One of the greatest disasters in athletic events’ history took place on March 12, 1988, in the Dasarath Rangasala, in Kathmandu, the capital city of Nepal. Nearly 80 people died due to panic when trying to exit the stadium following a huge hailstorm outbreak. Specifically, the crowd attempted to exit the stadium through a tunnel, which caused a fatal stampede. The incident manifested the importance of proper evacuation plans. It also illustrated that such plans must be in place not only for cases of riots, but also in response to natural disasters.


4. The 1971 Disaster in Ibrox, Glasgow

One of the greatest and most memorable tragedies of football took place in 1971, in Ibrox stadium. It occurred when supporters attempted to leave the stadium before the end of the game. One person fell in some stairs and many deaths were caused due to the stampede. A total of 66 people lost their lives, while many others were injured. The architecture of the Ibrox facility was clearly problematic. Nevertheless, there was also an absence of a proper evacuation plan.


5. The Luzhniki and Karaiskaki Overcrowding Incidents

Unfortunately, the Ibrox case is not the sole overcrowding incident that led to serious death toll. Similar incidents took place during the 80s, namely:

  • In Luzhniki Stadium in Russia in 1982, where 66 people died and 61 were injured due to overcrowding.

  • In Karaiskaki Stadium in Greece in 1981, where 21 people died of suffocation because of a large crowd that tried to leave a certain gate (“Gate 7”) of the stadium.

Modern Challenges in Stadium’s Security, Safety and Resilience

Nowadays, overcrowding, and panic disaster incidents seem less likely. This is largely due to changes in the safety specifications of the stadiums during their construction and operation. For example, in UEFA Champions League games, it is mandatory for every support to have a seat, even though this reduced the capacity of some stadiums. Furthermore, stadium operators employ well structured safety measures and evacuation plans, which are backed-up by technological advances like CCTV (Closed Circuit Television) Cameras, e-ticketing systems, and stewards’ communication tools (e.g., mobile apps). Nevertheless, these measures are designed and applied in a new context where new challenges have arisen. As a prominent example, the recent COVID19 pandemic outbreak has introduced new operational requirements and safety restrictions. The latter are addressed by modern technology platforms for evacuation, such as the platform of the H2020 EvaGuide project. Specifically, EVAGUIDE has recently complemented its state-of-the-art evacuation planning and security functionalities with support for operating under COVID19 related capacity restrictions and safety measures.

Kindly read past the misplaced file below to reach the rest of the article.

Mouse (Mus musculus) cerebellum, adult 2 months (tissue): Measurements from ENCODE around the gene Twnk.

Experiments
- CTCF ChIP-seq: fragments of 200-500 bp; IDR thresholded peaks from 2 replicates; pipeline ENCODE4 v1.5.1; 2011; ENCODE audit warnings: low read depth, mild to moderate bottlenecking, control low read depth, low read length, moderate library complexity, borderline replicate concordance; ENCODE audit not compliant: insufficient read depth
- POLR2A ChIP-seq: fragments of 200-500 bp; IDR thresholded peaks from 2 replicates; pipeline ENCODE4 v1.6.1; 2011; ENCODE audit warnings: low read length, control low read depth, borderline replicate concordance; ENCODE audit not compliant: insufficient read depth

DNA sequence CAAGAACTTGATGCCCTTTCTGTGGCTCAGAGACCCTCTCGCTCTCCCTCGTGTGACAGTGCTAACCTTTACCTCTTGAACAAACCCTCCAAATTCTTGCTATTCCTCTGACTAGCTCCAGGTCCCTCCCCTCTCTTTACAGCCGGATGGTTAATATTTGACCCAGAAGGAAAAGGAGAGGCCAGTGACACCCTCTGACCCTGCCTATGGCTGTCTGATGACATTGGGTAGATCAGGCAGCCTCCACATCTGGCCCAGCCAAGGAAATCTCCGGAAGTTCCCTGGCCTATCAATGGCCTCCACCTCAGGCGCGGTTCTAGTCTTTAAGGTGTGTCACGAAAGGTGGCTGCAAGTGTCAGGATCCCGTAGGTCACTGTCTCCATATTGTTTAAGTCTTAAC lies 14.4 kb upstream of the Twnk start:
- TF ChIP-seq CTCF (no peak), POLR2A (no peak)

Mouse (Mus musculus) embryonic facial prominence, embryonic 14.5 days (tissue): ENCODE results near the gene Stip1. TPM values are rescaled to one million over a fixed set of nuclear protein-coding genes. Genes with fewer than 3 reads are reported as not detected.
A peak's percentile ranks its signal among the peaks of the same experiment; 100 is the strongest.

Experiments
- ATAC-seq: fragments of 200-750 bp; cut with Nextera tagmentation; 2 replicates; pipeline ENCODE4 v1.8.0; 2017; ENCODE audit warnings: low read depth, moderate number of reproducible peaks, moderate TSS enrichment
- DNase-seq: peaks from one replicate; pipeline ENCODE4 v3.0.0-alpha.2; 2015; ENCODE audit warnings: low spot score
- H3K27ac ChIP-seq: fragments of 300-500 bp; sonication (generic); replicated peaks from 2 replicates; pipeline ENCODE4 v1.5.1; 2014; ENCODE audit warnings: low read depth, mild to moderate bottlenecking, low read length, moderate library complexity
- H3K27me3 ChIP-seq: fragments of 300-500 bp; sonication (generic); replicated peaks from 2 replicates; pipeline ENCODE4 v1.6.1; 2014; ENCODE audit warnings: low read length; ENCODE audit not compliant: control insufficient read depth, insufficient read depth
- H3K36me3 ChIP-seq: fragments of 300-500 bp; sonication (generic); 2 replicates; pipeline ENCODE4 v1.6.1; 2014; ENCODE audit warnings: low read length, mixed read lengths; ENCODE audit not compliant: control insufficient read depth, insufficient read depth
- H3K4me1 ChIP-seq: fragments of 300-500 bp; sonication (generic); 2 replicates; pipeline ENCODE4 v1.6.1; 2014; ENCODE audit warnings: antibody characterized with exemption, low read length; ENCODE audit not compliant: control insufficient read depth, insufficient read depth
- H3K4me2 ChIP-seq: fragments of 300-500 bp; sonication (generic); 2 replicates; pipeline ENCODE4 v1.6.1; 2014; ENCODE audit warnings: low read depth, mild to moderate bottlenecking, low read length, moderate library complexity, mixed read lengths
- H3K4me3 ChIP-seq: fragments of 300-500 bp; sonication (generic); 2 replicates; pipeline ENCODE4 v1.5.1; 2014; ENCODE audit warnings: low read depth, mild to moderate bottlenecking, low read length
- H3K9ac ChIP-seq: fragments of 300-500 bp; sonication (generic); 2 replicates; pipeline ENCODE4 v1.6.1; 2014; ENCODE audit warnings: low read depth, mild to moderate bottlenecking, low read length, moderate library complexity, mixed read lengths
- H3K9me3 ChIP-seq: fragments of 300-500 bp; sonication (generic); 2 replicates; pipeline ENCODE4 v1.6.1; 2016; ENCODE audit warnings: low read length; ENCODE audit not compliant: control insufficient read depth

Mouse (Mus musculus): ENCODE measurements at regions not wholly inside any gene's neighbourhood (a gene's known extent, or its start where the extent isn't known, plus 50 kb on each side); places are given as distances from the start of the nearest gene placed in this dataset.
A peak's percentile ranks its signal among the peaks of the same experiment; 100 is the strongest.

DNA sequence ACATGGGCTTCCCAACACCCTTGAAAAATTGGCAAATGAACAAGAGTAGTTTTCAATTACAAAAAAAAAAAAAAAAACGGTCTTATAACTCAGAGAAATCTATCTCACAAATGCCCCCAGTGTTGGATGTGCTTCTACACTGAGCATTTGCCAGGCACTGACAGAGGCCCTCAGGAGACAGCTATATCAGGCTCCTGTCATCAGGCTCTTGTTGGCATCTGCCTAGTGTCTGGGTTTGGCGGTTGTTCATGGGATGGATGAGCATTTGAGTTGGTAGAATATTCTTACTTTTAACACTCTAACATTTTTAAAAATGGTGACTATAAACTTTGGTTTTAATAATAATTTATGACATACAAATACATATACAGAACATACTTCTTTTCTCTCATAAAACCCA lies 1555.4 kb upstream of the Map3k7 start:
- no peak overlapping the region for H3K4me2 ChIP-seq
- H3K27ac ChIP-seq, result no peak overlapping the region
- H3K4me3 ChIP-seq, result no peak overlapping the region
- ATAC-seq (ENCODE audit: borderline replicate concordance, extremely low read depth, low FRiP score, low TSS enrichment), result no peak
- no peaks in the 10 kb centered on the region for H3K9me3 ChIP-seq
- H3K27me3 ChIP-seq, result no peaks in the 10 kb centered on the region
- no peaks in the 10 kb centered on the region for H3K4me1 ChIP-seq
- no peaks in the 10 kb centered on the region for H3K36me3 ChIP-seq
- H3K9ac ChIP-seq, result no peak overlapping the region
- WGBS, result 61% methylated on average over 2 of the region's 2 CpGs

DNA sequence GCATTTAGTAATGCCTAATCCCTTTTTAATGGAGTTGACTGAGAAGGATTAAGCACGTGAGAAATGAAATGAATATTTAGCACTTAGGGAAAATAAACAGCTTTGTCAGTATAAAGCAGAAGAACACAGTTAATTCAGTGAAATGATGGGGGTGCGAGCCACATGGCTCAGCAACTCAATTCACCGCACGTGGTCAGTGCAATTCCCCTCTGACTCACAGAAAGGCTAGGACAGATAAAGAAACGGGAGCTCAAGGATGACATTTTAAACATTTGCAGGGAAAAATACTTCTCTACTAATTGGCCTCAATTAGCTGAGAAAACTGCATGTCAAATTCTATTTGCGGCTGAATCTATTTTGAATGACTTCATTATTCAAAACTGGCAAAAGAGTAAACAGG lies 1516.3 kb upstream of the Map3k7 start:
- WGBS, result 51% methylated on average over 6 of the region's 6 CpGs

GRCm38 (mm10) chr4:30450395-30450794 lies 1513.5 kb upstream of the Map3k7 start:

From the Ibrox and Hillsborough disasters, to the recent COVID19 restrictions, evacuation and security measures are proven essential for creating a safe and resilient environment for supporters. EVAGUIDE’s technology offers leading edge functionalities that can set the security of your Stadium apart from other Venues.

This project has received funding from the European Union’s Horizon 2020 Research and Innovation Programme, under grant agreement no 831154.